How do you handle either approach? Here are some strategies for both behavioral interventions and sedation, which were pulled from an article in The Carlat Child Psychiatry Report:
When conducting a behavioral intervention to calm an agitated child, consider using some of the following tactics:
Guide the child away from the trigger. Put space between the patient and people or circumstances that may be causing aggravation, such as parents or siblings, hospital staff, or loud media.
Food is often helpful. Offer food or perhaps treats, which help reduce the child’s sense of alarm, serve as a distraction, and helps build trust.
- If available, offer to play a sport or game. A game of foosball, ping pong, or basketball can help dissipate the child’s negative energy.
- Consider using media as a distraction. Watching TV, playing a video game, or listening to music can be helpful in soothing the cycle of agitation.
- Calmly ask the child if he will sit or lie down in a quiet place. If it helps, offer to stay with the child.
Should a behavioral intervention not work, or not be in the best interest of safety, try to get the patient to voluntarily take medication. Getting agitated kids to agree to a sedative is often not difficult, but it requires skill in the art of communicating. Here are some techniques you can try:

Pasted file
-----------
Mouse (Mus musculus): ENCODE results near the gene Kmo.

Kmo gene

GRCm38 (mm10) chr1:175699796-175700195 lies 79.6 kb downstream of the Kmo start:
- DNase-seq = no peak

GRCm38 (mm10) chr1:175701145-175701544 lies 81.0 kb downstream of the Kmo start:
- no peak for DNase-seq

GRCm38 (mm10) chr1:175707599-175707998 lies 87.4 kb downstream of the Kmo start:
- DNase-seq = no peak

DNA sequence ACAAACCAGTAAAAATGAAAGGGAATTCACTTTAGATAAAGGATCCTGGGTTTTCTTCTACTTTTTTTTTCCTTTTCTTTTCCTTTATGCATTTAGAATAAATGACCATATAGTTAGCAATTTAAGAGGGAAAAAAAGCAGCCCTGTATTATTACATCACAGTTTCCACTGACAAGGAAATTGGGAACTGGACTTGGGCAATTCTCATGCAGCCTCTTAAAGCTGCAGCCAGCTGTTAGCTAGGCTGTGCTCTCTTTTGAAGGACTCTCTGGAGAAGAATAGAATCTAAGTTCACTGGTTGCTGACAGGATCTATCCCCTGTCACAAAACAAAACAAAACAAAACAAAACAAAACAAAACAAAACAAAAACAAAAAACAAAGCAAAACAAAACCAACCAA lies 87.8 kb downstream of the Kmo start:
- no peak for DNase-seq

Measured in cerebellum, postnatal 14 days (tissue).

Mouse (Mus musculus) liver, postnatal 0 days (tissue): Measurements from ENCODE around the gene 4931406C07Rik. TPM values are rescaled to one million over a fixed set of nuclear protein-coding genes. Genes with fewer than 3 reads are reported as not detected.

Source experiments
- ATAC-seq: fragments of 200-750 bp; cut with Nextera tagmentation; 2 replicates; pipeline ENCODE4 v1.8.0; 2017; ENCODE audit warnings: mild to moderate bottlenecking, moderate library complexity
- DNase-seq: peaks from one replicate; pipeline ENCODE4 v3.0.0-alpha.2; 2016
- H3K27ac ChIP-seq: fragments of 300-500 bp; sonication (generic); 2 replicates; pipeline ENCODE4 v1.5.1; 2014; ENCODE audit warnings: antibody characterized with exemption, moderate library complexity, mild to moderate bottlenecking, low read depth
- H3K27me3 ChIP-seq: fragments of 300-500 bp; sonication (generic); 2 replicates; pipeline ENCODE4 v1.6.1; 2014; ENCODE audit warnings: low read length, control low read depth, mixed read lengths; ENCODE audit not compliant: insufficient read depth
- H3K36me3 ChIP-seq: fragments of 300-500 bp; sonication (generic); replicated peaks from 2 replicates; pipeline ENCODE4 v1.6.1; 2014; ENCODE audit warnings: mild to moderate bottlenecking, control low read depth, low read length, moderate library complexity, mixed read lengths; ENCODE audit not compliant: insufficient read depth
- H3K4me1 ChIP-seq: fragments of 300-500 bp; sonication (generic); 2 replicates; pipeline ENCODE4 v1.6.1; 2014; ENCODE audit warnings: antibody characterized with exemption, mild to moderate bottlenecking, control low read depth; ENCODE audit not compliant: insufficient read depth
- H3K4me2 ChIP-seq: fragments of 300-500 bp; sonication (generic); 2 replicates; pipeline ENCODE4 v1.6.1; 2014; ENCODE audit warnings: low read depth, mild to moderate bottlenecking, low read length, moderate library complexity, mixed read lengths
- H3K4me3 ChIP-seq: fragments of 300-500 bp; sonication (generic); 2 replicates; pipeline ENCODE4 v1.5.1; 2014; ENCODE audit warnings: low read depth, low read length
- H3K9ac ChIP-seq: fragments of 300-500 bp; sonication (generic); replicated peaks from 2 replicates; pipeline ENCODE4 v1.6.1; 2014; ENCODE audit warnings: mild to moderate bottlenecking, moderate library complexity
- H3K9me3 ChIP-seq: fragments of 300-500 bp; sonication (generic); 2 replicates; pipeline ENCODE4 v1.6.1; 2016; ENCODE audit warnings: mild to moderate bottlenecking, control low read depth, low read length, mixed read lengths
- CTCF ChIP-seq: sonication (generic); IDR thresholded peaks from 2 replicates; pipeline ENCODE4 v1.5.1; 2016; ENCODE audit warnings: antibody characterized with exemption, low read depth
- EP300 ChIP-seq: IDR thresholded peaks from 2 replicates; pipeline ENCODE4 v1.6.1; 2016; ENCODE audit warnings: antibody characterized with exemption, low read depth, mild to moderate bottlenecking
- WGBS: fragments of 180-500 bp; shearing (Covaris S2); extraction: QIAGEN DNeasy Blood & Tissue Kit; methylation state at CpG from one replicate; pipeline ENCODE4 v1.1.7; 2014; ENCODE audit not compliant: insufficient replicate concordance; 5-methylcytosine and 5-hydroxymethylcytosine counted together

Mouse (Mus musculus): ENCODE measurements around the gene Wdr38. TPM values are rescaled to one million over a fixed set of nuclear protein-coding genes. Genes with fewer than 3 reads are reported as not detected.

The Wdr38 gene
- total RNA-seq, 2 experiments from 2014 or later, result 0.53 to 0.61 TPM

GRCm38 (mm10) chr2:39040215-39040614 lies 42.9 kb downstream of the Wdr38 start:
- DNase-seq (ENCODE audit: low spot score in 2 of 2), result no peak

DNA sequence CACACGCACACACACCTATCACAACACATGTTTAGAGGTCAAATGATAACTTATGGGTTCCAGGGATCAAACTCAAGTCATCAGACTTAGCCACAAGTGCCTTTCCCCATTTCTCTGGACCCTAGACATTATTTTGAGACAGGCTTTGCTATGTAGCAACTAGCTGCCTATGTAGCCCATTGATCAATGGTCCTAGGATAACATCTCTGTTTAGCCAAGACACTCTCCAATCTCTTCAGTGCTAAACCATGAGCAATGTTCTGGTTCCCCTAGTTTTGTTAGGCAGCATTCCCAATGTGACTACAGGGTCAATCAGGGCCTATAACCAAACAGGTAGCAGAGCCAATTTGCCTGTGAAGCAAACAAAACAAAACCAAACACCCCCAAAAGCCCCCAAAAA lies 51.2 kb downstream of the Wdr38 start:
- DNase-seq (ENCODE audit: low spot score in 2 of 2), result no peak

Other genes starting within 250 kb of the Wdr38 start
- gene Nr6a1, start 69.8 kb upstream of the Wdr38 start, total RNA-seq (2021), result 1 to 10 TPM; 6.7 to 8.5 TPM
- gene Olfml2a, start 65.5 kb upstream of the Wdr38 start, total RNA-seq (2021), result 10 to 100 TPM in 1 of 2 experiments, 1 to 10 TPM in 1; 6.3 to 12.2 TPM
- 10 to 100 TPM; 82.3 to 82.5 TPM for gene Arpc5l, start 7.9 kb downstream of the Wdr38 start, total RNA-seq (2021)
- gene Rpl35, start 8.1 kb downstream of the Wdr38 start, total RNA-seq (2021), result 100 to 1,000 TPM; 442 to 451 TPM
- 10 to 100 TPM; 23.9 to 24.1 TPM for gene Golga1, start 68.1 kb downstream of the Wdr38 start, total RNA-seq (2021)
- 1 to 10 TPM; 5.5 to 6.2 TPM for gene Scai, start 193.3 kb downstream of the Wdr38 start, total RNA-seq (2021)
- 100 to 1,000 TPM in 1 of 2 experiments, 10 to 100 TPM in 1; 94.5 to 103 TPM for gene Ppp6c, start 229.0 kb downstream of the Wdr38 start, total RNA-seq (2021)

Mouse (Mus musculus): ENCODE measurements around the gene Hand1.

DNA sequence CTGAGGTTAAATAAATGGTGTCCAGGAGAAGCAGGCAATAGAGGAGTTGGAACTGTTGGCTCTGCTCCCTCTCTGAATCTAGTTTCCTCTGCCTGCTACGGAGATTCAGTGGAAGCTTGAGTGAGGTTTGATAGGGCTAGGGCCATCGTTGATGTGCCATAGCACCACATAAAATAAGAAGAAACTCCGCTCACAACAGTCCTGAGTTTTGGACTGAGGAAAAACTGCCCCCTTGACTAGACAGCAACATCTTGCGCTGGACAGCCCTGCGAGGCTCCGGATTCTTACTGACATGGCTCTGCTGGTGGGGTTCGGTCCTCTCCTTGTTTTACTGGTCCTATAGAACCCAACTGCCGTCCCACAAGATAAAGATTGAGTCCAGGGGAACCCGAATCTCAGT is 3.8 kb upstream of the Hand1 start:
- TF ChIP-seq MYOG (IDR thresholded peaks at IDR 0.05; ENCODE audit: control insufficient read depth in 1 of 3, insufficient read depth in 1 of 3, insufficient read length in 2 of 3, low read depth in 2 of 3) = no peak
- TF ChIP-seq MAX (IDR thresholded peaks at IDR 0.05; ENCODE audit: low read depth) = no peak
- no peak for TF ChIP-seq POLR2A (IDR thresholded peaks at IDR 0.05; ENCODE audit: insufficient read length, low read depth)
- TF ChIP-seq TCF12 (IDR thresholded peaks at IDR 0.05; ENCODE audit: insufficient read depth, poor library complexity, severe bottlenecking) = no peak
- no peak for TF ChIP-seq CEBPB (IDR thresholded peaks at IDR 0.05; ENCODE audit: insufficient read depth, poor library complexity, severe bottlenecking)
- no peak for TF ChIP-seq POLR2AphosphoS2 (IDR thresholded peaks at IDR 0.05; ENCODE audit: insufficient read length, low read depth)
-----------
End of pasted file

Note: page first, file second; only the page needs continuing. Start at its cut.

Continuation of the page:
- Normalize the situation by communicating an understanding of their reaction. For instance, tell the child, “I understand that being in a hospital can make you pretty stressed out. A lot of kids I’ve seen who get this stressed tell me they feel a lot better after taking a medicine.”
- Give them a sense of control by framing the suggestion as a question: “What would you like to do to calm down? Can I give you something that will help?”
- Give them some choices—usually just two is enough: “I can see you’re pretty keyed up now. I have two suggestions: either rest on the couch and cool down, or take this medication. Which one would you like to choose?”
Finally, while using medications might be necessary, only use physical restraints as a last option. According to one study, children–especially those with histories of abuse and neglect–perceive restraints as punitive, potentially leading to further mistrust of mental health providers (General Accounting Office, 1999). Also, physical restraints, as we all know, are the least safe and least compassionate way to handle the situation.
Subscribers to The Carlat Child Psychiatry Report, can read the full article here.